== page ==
THURSDAY, Jan. 20 (HealthDay News) -- Rep. Gabrielle Giffords' remarkable progress, including standing up with the help of aides Wednesday, bodes well for her continued recovery at a Houston rehabilitation center, where she will be moved Friday, just 13 days after a bullet pierced her brain.
Latest reports from University Medical Center in Tucson indicate that the Arizona congresswoman is able to move both hands and communicate with those around her, although it is unclear if she can speak. All this indicates a high level of motor and emotional function, experts say.
"The fact that she is able to communicate, that she is able to stand and walk, the fact that she is moving both hands is a good thing," said Dr. Kester Nedd, an associate professor of neurology and director of neuro-rehabilitation at the University of Miami Miller School of Medicine.
"Motor function is a very strong predictor of outcome," he said. In addition, her ability to express emotion and interpret human interactions, which are some of the highest levels of cognitive function, means her chances of recovery are very good, Nedd said.
Giffords was one of 18 people shot by a gunman on Jan. 8 outside a Tucson supermarket. Six people died. On Wednesday, a federal grand injury indicted the suspect, Jared Loughner, 22, of Tucson, on charges of attempting to assassinate Giffords and trying to kill two of her aides, the Associated Press reported.
Giffords' rehabilitation will take place at TIRR Memorial Hermann Hospital in Houston. This is one of the best rehabilitation centers in the country, said Dr. Steve Williams, chief and chairman of the department of rehabilitation medicine at Boston Medical Center and professor and chairman of rehabilitation medicine at Boston University School of Medicine.
"The key things with neurological injuries are when people begin to show signs of recovery very early," Williams said. "Very early in the ER she was able to squeeze the physician's hand and she has responded to simple commands, and yesterday she was standing.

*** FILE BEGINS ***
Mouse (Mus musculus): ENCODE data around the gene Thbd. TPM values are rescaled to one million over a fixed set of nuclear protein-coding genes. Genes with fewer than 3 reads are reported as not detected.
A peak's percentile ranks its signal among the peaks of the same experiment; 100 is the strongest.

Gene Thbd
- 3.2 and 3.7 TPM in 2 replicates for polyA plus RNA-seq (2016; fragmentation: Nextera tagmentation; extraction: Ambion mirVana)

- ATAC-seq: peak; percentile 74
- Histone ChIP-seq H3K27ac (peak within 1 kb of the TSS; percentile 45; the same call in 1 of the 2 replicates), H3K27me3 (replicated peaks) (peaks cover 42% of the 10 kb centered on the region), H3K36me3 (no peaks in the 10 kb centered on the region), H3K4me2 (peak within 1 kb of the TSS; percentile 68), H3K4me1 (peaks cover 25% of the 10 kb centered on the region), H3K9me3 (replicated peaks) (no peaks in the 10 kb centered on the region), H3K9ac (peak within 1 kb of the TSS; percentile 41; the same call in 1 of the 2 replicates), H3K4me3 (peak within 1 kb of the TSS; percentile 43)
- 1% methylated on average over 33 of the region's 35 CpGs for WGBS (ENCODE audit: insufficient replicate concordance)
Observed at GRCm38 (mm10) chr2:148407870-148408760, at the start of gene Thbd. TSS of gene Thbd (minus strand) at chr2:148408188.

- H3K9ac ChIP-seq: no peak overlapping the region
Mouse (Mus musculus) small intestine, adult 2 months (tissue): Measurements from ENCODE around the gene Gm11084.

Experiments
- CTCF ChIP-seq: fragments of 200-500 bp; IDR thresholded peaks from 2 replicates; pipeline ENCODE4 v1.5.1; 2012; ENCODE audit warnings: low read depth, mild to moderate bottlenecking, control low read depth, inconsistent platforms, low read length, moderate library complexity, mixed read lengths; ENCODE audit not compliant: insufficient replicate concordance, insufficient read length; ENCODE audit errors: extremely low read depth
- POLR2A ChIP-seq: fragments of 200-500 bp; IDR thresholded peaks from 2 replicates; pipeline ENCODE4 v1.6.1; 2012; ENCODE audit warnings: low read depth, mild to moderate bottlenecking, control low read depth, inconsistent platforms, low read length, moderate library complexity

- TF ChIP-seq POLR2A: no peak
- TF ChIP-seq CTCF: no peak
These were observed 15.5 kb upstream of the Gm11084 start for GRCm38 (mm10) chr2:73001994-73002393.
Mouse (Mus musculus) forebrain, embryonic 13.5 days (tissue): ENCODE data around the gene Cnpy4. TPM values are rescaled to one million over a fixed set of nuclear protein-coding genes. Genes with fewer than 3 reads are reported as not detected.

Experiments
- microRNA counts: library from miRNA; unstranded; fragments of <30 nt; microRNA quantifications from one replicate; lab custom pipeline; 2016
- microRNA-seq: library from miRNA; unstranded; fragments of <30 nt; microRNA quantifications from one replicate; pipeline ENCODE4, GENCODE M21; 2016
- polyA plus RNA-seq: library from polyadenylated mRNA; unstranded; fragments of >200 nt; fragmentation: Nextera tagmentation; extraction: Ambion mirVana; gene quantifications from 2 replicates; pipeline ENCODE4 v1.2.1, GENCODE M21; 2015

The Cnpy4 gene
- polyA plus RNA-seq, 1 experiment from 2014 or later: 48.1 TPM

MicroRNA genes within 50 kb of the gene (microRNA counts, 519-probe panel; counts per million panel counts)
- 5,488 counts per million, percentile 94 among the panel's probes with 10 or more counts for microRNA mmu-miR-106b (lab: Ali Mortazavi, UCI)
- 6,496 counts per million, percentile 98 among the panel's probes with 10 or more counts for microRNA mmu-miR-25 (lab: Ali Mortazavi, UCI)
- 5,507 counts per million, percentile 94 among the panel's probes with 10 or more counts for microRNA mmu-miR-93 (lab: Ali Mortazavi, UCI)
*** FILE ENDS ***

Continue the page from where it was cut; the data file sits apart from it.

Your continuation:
"The issue is really going to be cognitive function, which is complex reasoning and abstract thinking," added Williams, who was not involved in her treatment but has studied the injury reports so far made public.
Physically, the 40-year-old Giffords is making great progress, Williams said, but the full extent of her injuries is still unknown.
Nedd noted that Giffords is already starting at a very high level of functioning. "She was blessed," he said. "A lot of the force of the bullet that struck her was dissipated by the skull and the bullet exiting," he said. Also the injury was not to the deep brain, he added.
Once Giffords is settled in Houston -- where her astronaut husband Capt. Mark Kelly lives -- the medical staff will evaluate Giffords' physical and mental abilities, Williams said
One of the first steps in rehabilitation is to help patients regain the ability to take care of themselves. "This is called activities of daily living," Nedd said.
Giffords' rehabilitation will most likely center on her speaking ability and the processes of thinking, Williams said. She may be given medications, such as Ritalin, to stimulate the brain, he said.
One rehab goal is to retrain the brain to take over functions that may have been lost or damaged by trauma, experts said. This is done through repetition, Nedd said. "The brain has the ability to shift function from one part of the brain to another," he said.
Giffords will probably remain at TIRR Memorial Hermann for a month or two, then continue rehabilitation on an outpatient basis, perhaps for a year or more, Williams said.
Giffords, a Democrat, was elected to the House of Representatives in 2006.
Her survival has astounded experts, including Dr. David Langer, director of cerebrovascular research at the Cushing Neuroscience Institutes, part of North Shore/Long Island Jewish Medical Center in Great Neck, N.Y.
Ninety percent of people with gunshot wounds to the head die, said Langer.
For more information on traumatic brain injury, visit the U.S. National Institutes of Health.
SOURCES: Steve Williams, M.D., chief and chairman of the department of rehabilitation medicine, Boston Medical Center, and professor and chairman of rehabilitation medicine at Boston University School of Medicine; Kester Nedd, D.O., associate professor of neurology, and director of neuro-rehabilitation, University of Miami Miller School of Medicine
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